How I stopped hating housework and discovered domestic bliss

Cleaning as therapy, without the angst

GRAFTON — Winter wasn't giving up. Several inches of snow fell during the night and was still falling in the morning, 24 hours before the vernal equinox. The flakes were wet and fine, glinting in the silver light of dawn.

The fire in the woodstove had banished the early-morning chill. Light enveloped the east windows like a cocoon.

It was a perfect day to begin spring cleaning, which, truth be told, was fall cleaning, too. Two cups of coffee had revved me up, and I was good to go.

I began in the kitchen, removing all the pots from their rack over the stove and clearing away the delicate cobwebs clinging to the hooks.

“Sorry, spiders,” I said, “but there's a limit.”

I was an hour into this flurry of domesticity when I realized that I was happy.

When did I become a happy housewife? It sounds like an oxymoron.

* * *

For most of my adult life, I would've preferred to walk on my knees over hot coals to California rather than clean the house. Cleaning was a necessary evil to be endured and gotten through as fast as possible. I dreaded it.

Yet I couldn't avoid it. I can live with a few spider webs or a bit of slut's wool under the bed, but I'm constitutionally incapable of walking past clutter and chaos with my eyes closed.

So I'd always cleaned, but with a grudge, thinking of what else I could be doing: writing, reading, cooking, gardening, riding horses - the fun stuff.

I was always exhausted when I finished. It wasn't the minimal amount of physical labor that wore me out, or even the terrible roar of the Electrolux. It was the clutter in my head; that pesky yearning to be anywhere but where I was.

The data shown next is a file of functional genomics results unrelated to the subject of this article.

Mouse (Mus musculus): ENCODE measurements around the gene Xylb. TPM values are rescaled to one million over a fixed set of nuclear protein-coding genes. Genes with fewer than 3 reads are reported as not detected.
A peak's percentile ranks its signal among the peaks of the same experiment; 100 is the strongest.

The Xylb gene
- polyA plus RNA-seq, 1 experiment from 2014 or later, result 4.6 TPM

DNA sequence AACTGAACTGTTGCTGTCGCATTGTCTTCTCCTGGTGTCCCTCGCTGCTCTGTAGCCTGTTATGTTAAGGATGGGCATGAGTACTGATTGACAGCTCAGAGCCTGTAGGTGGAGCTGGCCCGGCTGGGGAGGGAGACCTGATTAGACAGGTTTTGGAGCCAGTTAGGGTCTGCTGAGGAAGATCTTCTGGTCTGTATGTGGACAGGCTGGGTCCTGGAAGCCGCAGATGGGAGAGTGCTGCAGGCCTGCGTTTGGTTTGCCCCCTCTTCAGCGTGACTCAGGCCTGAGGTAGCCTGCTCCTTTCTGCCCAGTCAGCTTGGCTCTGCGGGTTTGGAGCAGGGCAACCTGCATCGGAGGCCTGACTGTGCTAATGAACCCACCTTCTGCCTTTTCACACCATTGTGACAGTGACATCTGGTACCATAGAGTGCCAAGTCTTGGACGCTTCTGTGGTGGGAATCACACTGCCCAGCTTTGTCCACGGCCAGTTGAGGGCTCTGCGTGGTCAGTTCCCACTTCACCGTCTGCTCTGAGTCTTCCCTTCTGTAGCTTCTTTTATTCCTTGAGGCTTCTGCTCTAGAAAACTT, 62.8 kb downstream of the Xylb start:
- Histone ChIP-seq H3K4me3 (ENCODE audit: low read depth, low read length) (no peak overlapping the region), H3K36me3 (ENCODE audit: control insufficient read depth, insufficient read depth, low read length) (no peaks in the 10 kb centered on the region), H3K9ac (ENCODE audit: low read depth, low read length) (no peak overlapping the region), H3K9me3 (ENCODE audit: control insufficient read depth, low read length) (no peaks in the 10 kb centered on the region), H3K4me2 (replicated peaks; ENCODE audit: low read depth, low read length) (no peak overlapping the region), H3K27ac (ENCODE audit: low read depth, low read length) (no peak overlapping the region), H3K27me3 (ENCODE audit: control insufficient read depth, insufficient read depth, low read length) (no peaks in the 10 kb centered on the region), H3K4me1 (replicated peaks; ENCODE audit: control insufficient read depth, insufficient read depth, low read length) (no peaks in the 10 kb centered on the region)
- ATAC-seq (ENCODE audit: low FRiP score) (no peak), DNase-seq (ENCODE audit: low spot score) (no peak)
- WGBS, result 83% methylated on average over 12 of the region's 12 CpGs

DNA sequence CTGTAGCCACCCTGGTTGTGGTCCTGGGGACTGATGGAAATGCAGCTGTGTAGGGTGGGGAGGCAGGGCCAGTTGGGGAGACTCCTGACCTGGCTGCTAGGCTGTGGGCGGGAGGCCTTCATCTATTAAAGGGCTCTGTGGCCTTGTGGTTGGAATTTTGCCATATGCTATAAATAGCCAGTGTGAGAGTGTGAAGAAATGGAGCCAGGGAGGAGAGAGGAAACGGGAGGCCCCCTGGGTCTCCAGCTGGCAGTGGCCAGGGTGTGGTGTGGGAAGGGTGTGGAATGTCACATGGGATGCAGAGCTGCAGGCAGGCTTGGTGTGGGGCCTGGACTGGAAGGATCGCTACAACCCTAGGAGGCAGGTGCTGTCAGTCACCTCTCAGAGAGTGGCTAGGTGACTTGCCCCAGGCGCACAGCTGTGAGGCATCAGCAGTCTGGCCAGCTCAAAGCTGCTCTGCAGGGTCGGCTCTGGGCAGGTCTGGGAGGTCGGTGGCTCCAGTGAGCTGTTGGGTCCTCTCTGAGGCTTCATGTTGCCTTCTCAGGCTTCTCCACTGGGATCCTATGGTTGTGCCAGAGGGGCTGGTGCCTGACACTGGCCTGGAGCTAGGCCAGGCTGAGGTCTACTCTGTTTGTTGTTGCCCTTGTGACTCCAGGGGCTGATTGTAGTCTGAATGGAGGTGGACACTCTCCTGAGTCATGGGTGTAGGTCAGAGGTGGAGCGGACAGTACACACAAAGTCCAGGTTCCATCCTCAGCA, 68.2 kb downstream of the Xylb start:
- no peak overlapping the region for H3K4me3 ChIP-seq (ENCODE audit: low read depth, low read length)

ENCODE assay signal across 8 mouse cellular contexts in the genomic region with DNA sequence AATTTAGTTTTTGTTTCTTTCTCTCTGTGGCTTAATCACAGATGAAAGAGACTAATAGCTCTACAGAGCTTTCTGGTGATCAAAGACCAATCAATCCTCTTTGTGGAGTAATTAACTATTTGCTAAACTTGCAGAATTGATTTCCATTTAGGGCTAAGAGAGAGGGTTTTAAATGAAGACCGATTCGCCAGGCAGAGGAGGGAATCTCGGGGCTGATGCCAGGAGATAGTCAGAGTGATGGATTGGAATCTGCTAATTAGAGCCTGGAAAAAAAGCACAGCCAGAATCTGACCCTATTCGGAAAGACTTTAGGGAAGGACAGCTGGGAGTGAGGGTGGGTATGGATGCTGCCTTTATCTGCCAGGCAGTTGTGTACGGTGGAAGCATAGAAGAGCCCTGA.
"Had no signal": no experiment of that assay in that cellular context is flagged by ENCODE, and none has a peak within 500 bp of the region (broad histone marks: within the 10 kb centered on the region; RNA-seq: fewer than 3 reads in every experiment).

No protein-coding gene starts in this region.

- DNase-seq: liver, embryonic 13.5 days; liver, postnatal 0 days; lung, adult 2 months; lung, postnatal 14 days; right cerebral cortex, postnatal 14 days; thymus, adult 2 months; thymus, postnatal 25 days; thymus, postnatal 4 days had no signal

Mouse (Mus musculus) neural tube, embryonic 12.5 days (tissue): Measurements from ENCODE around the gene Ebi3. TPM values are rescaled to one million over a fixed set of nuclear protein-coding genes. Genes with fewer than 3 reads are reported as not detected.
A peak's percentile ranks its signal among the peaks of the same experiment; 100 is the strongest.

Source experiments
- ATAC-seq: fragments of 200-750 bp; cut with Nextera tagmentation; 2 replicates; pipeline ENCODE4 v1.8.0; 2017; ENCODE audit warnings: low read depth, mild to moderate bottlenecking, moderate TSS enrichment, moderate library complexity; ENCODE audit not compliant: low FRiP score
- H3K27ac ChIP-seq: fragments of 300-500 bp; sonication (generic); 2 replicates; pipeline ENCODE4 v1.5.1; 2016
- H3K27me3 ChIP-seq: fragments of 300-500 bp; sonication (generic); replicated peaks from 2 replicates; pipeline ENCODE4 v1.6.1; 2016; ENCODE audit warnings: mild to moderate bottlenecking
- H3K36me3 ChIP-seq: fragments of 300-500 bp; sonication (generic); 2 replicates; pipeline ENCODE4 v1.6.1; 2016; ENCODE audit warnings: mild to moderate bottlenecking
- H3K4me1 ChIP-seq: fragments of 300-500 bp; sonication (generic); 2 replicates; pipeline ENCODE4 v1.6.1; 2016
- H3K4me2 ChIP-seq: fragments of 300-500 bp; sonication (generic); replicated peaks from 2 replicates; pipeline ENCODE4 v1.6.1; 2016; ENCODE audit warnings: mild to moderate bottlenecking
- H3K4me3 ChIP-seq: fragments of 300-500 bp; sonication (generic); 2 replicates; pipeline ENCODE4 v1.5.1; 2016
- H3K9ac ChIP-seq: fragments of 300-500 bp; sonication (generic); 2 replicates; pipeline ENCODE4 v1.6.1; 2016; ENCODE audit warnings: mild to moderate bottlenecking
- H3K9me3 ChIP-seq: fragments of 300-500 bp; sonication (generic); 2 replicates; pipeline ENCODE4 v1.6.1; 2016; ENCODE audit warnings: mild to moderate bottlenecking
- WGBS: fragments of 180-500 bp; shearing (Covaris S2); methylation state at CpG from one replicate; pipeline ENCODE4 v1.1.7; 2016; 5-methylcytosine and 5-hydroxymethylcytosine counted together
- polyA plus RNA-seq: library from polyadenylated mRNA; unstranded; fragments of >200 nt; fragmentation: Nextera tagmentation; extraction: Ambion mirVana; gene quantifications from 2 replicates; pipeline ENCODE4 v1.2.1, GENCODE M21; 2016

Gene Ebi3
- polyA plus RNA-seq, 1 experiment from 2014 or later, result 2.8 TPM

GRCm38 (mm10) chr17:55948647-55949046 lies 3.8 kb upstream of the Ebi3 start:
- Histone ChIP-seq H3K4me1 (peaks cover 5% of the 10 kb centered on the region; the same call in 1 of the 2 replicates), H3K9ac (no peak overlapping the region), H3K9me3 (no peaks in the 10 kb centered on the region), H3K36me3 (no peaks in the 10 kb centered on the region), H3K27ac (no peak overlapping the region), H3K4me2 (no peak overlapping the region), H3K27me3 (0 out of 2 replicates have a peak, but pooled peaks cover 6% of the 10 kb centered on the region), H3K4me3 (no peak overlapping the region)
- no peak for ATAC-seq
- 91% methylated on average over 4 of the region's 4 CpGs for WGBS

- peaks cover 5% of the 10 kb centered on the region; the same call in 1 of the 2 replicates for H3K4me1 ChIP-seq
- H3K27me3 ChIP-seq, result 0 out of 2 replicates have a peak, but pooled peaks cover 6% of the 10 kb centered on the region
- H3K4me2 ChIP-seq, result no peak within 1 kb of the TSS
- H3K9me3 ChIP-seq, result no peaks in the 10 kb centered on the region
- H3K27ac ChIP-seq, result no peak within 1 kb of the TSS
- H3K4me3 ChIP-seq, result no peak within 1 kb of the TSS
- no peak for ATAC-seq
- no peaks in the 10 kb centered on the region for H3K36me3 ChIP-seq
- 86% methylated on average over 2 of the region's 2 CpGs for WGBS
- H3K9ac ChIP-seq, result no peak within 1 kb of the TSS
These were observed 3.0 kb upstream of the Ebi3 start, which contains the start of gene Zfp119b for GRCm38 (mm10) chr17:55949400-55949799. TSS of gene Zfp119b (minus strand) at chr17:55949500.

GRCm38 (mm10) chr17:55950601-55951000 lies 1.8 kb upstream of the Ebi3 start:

* * *

If I hadn't met Jesse, I'd still be slogging through housework, surly and resentful. We met almost 20 years ago when I was living in Southern Pines, N.C. I still regard him as my housekeeping guru.

Jesse lived in a clearing amongst 90 acres of gauzy longleaf pines near the town of West End. He was the sixth generation of his family to settle on that land and tend the house that his great-great-great grandfather had built.

He lived in a dogtrot house, like those built all over the American South during the early years of white settlement and in later decades. These houses were essentially two separate buildings connected by the dogtrot, a long, narrow, covered porch that led from the kitchen door to living room and sleeping quarters. The separation ensured that in the long, hot summers, the heat from the cook stove wouldn't overwhelm the rest of the rooms. The dogtrot provided shade for humans and dogs in the summer and shelter from the wind in the winter.

Jesse's dogtrot sheltered a dog, a cat, and a chicken who apparently didn't want to run with the big chickens as they scuttled around the yard.

Maybe this construction inspired the bumper sticker I frequently saw below the Mason-Dixon Line: “If you can't run with the big dogs, stay on the porch.”

* * *

On many Sunday afternoons, I traveled about 15 miles of country roads to visit with Jesse. When I turned off the hard road onto a mile-long ribbon of dirt road and got to the dead end, I was there, in a place of peace.

Jesse had added a small screened porch and installed an indoor bathroom and modern kitchen appliances. His voluminous book collection occupied floor-to-ceiling shelves in the living room.

Otherwise, the interior of the house looked much the same as it had when his ancestors inhabited it. I was reminded of the austere beauty of Quaker meeting houses.